J.L. et al v. HARRISON TOWNSHIP BOARD OF EDUCATION et al
OPINION. Signed by Judge Renee Marie Bumb on 12/19/2014. (tf, )
NOT FOR PUBLICATION
[Docket No. 24]
IN THE UNITED STATES DISTRICT COURT
FOR THE DISTRICT OF NEW JERSEY
J.L., a minor, individually and
by her Parents K.L. and J.L.,
Civil No. 14-2666 RMB/JS
HARRISON TOWNSHIP BOARD OF
EDUCATION AND CLEARVIEW BOARD
Jaime Epstein, Esq.
107 Cherry Parke, Suite C
Cherry Hill, NJ 08002
Attorney for Plaintiffs
Brett E.J. Gorman, Esq.
Parker McCay P.A.
9000 Midlantic Drive, Suite 300
P.O. Box 5054
Mount Laurel, NJ 08054
Attorneys for Defendants
BUMB, United States District Judge:
This matter comes before the Court upon a Motion by
Defendants, Harrison Township Board of Education (“Harrison”) and
Clearview Board of Education (“Clearview”), (hereinafter together
referred to as the “Defendants”) to dismiss the Plaintiffs’ First
Amended Complaint (“Complaint”) in the above-captioned matter.
For the reasons set forth below, Defendants’ motion shall be
denied in part and granted in part.
Plaintiffs, K.L. & J.L., individually and on behalf of their
minor child, J.L., have fled a Complaint with this Court seeking
relief under three separate statutes: the Individuals with
Disabilities Education Act (“IDEA”), 20 U.S.C. § 1400 et seq.,
Section 504 of the Rehabilitation Act, 29 U.S.C § 794 (“Section
504”), and the New Jersey Law Against Discrimination, N.J.S.A. §
10:5-1, et seq., (“LAD”). 2
Per the Complaint, Plaintiff, J.L., is a student with
numerous severe disabilities which cause her to have cognitive,
learning, hearing and vision disorders.
Compl. at ¶ 2.
Plaintiff J.L. resided with her parents K.L. and J.L. in the
Township of Mullica Hill, County of Gloucester, in the State of
New Jersey during the relevant time period. Compl. at ¶7.
This Court will accept the Plaintiffs’ well-pled
allegations as true for purposes of this motion to dismiss. See
Bistrian v. Levi, 696 F.3d 352, 358 n.1 (3d Cir. 2012).
2 Plaintiff also cites to the New Jersey Special Education
Law, N.J.S.A. 18A:46-1 et seq., and the Americans with
Disabilities Act, 42 U.S.C. § 12101 et seq., in the Complaint but
does not cite claims pursuant to those statutes therein.
Defendant Clearview Board of Education, located in Mullica Hill,
New Jersey, and Defendant Harrison Township Board of Education
located in Harrison Township, New Jersey are alleged to be the
“local educational authority as defined by 20 U.S.C. § 1401(a)
and responsible for ensuring compliance with all federal mandates
under the IDEA, 504 and ADA for school aged students,” for those
residing in the Township of Mullica Hill, New Jersey.
¶¶ 8-9. 3
Plaintiff contends that while attending public school, the
Defendants “failed to provide her with a free and appropriate
education in the least restrictive environment and failed to
accommodate J.L.’s disabilities in order for her to benefit from
a public education that Defendants had a duty to offer.”
at ¶ 11.
As a result of these alleged issues, Plaintiffs filed a
Due Process Complaint on August 27, 2013 under IDEA, 504 and the
Americans with Disabilities Act (“ADA”) with the New Jersey
Department of Education (“NJDOE”) requesting that Harrison and
Clearview provide J.L. with:
Additional evaluations in areas of suspected disabilities;
Accommodations of her numerous disabilities;
An appropriate Individualized Education Plan (“IEP”); 4
Harrison is responsible for pre-school to grade 6 and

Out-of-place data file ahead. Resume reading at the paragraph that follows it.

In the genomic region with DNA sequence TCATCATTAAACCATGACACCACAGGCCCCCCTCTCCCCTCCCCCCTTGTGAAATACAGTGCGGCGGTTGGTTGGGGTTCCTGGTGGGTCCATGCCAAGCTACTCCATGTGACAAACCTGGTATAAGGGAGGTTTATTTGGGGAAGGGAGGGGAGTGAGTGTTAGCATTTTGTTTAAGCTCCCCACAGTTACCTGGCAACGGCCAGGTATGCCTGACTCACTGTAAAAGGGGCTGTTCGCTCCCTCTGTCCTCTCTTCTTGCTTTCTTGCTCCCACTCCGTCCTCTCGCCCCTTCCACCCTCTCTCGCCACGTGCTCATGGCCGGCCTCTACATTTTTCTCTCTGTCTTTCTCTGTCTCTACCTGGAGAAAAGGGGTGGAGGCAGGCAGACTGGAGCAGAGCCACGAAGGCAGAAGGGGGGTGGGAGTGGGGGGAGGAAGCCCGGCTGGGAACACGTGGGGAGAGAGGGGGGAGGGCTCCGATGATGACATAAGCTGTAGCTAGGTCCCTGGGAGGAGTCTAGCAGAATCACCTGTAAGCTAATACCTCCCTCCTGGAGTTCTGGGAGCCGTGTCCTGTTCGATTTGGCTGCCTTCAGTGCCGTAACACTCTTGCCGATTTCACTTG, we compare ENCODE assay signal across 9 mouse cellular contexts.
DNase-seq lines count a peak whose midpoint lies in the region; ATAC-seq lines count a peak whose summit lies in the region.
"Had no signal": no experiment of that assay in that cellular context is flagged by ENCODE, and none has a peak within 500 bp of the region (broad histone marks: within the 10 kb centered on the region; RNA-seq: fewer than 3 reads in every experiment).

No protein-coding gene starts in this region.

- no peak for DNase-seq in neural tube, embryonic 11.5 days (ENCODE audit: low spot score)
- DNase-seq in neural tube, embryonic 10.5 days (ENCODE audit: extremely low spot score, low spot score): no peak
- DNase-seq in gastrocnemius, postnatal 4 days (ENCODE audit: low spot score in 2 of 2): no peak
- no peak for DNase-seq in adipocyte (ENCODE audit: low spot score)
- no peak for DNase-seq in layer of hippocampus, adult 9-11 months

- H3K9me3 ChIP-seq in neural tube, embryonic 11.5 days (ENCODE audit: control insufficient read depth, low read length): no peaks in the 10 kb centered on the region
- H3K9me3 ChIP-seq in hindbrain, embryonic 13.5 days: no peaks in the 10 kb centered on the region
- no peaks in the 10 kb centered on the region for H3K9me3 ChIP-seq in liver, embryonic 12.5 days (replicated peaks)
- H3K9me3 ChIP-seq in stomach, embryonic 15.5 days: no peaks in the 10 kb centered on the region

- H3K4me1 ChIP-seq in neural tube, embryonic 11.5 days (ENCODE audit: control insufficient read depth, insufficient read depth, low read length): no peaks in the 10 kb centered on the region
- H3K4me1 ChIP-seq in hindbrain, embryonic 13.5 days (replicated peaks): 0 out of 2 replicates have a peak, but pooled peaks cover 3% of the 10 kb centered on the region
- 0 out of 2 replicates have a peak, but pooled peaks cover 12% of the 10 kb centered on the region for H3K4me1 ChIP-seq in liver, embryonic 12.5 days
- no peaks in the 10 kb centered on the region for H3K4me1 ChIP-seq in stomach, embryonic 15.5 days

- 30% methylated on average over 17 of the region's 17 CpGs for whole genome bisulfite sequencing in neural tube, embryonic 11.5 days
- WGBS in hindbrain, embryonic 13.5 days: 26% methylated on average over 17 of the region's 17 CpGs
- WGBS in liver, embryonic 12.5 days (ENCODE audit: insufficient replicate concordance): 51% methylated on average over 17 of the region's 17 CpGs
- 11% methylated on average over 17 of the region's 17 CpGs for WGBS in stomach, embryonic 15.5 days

Clearview for grades 7-12.
4 An IEP is “a detailed written statement arrived at by a
Appropriate placement and extended school year; and
Compl. at ¶ 11.
The Due Process Complaint also sought to
prohibit Harrison from allowing J.L.’s educational or health
records to be disclosed to third parties without J.L.’s parents’
The NJDOE transmitted the matter to the New Jersey Office of
Administrative Law (NJOAL) for an initial due process hearing on
October 7, 2013, but the NJOAL failed to hold that hearing.
Compl. at ¶ 13.
The NJOAL noticed the case for a due process
hearing on December 17, 2013 before ALJ Kerins.
Id. at ¶ 14.
December 6, 2013, the Defendants sent the parties last written
offers to the ALJ and “represented [that] Defendants had met
Plaintiffs settlement demand requiring the ALJ to dismiss the
Compl. at ¶ 15.
Plaintiffs then wrote to the ALJ to
object to the Defendants disclosing the parties’ last settlement
offers and, instead of commencing the trial, the ALJ declined to
proceed and ordered the Defendants to file a motion requesting
Compl. at ¶¶ 16-17.
ALJ Kerins, sua sponte
multi-disciplinary team summarizing the child's abilities,
outlining the goals for the child's education and specifying the
services the child will receive.” Polk v. Central Susquehanna
Intermediate Unit 16, 853 F.2d 171, 173 (3d Cir. 1988).
recused herself on December 20, 2013, and the Defendants’ motion
was heard by ALJ John Shuster, III, on January 14, 2014.
at ¶ 18.
On January 28, 2014, Judge Shuster granted the Defendants’
motion, ultimately holding that the matter had been rendered
moot, stating: “[b]ased on the finding that petitioner has
received by way of offer an affirmative response to all of its
demands as set forth in the petition, I conclude that a
controversy no longer exists, meaning this case has become moot
and therefore the petition should be dismissed.” Compl. Ex. 1 at
Plaintiffs have now filed a Complaint with this Court
asserting three separate Counts.
In Count One, Plaintiffs seek
an award of “reasonable attorney’s fees and costs [pursuant to 20
U.S.C. § 1415(i)(3)(B)] because they are the parents of J.L., a
child with a disability, who is the prevailing party in her
IDEA/504/ADA due process proceeding.”
Compl. at ¶ 21. Count Two
requests attorney’s fees as the prevailing party under Section
504 of the Rehabilitation Act, 29 U.S.C. § 794a.
Count Three, Plaintiffs seek to assert a claim under the LAD
against Defendant Harrison only.
In support of the LAD claim,
Plaintiffs allege the following:
J.L. is a handicapped person within the meaning of the
New Jersey Law Against Discrimination;
J.L. is otherwise qualified for the educational
programs provided by the Defendant;
By failing to make reasonable accommodations for J.L.
including individualized educational services
appropriate to meet her needs, the Defendant Harrison
have [sic] deprived J.L. of rights secured to her under
the under the New Jersey Law Against Discrimination;
The harm suffered by the Plaintiff J.L. was the result
of Defendant Harrison’s actions or omissions, and their
conduct was malicious, or wanton and willful or in
deliberate disregard of Plaintiff, J.L.’s rights.
Compl. at ¶¶ 41-44.
The Defendants have moved to dismiss all three Counts of
To withstand a motion to dismiss under Federal Rule of Civil